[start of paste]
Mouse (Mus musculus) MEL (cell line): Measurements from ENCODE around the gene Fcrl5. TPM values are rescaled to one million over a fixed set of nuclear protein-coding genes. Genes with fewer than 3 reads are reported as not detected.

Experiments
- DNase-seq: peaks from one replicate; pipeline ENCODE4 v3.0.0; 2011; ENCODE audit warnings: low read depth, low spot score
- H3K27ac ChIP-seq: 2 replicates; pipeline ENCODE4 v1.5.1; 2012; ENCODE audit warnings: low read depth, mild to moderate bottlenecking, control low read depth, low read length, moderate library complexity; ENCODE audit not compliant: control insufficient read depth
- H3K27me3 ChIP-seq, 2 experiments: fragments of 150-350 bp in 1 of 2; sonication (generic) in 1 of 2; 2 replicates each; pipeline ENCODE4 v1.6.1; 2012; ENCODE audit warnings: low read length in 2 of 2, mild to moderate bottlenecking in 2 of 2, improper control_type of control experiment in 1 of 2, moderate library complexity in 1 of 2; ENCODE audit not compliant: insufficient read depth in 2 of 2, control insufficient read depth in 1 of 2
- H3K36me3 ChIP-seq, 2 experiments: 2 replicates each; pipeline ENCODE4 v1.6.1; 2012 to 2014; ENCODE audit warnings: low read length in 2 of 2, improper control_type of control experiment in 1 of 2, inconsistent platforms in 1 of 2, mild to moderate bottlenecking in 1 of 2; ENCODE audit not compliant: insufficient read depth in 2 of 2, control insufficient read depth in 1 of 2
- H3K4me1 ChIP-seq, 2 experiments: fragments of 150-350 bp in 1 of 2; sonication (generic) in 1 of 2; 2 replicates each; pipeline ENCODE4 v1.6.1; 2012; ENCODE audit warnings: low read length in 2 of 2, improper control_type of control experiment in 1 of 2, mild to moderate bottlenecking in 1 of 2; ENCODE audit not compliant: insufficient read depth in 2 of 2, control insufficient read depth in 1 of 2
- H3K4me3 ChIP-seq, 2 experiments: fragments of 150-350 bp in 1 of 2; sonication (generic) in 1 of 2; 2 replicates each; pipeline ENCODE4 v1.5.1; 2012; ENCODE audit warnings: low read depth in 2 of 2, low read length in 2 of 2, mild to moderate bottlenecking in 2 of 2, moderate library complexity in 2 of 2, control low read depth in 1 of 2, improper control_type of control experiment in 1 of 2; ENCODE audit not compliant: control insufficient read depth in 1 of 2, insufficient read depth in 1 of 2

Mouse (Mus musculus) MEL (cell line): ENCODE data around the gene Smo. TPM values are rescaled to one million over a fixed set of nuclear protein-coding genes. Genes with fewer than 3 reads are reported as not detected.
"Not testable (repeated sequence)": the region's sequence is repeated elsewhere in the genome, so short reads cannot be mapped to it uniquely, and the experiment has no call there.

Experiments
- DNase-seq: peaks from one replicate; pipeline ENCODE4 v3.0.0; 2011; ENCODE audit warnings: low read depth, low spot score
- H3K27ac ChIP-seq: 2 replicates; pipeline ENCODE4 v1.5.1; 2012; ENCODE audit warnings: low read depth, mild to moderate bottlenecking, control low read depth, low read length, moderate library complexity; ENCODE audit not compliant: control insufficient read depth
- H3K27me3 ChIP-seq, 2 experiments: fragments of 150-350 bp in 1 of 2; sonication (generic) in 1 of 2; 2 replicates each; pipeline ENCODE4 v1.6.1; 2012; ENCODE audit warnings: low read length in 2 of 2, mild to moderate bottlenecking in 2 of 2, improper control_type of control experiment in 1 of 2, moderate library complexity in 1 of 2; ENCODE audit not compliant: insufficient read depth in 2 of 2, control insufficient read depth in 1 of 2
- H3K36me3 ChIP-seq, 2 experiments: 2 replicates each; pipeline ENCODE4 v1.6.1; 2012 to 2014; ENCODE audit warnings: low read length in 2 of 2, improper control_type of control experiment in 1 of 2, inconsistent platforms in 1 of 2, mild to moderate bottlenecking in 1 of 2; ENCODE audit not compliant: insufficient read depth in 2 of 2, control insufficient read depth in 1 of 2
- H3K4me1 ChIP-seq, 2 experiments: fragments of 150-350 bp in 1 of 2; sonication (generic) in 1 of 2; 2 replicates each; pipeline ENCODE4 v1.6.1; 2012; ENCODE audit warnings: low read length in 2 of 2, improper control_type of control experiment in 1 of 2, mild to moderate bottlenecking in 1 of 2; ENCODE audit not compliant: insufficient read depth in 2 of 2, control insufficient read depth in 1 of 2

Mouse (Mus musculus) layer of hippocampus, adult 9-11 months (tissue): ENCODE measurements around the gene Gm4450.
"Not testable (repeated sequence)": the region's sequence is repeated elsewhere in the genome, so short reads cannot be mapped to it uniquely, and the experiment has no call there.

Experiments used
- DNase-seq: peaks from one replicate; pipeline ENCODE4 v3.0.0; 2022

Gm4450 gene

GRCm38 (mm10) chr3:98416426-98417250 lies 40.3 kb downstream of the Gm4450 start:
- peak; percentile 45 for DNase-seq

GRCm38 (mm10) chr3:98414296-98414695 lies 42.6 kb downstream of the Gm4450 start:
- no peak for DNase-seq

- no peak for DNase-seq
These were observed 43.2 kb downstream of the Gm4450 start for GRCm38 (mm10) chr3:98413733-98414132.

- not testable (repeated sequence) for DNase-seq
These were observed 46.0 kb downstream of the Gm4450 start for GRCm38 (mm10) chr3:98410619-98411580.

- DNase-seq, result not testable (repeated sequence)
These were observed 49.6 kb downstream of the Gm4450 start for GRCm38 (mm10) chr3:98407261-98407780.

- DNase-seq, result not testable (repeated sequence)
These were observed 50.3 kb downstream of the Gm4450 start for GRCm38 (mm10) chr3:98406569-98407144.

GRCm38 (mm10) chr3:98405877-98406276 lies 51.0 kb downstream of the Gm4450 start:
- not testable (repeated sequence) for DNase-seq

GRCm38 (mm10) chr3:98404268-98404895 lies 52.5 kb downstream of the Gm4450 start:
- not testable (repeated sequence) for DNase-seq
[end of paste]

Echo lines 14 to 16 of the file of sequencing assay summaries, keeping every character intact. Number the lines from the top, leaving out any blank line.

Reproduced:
- H3K27me3 ChIP-seq, 2 experiments: fragments of 150-350 bp in 1 of 2; sonication (generic) in 1 of 2; 2 replicates each; pipeline ENCODE4 v1.6.1; 2012; ENCODE audit warnings: low read length in 2 of 2, mild to moderate bottlenecking in 2 of 2, improper control_type of control experiment in 1 of 2, moderate library complexity in 1 of 2; ENCODE audit not compliant: insufficient read depth in 2 of 2, control insufficient read depth in 1 of 2
- H3K36me3 ChIP-seq, 2 experiments: 2 replicates each; pipeline ENCODE4 v1.6.1; 2012 to 2014; ENCODE audit warnings: low read length in 2 of 2, improper control_type of control experiment in 1 of 2, inconsistent platforms in 1 of 2, mild to moderate bottlenecking in 1 of 2; ENCODE audit not compliant: insufficient read depth in 2 of 2, control insufficient read depth in 1 of 2
- H3K4me1 ChIP-seq, 2 experiments: fragments of 150-350 bp in 1 of 2; sonication (generic) in 1 of 2; 2 replicates each; pipeline ENCODE4 v1.6.1; 2012; ENCODE audit warnings: low read length in 2 of 2, improper control_type of control experiment in 1 of 2, mild to moderate bottlenecking in 1 of 2; ENCODE audit not compliant: insufficient read depth in 2 of 2, control insufficient read depth in 1 of 2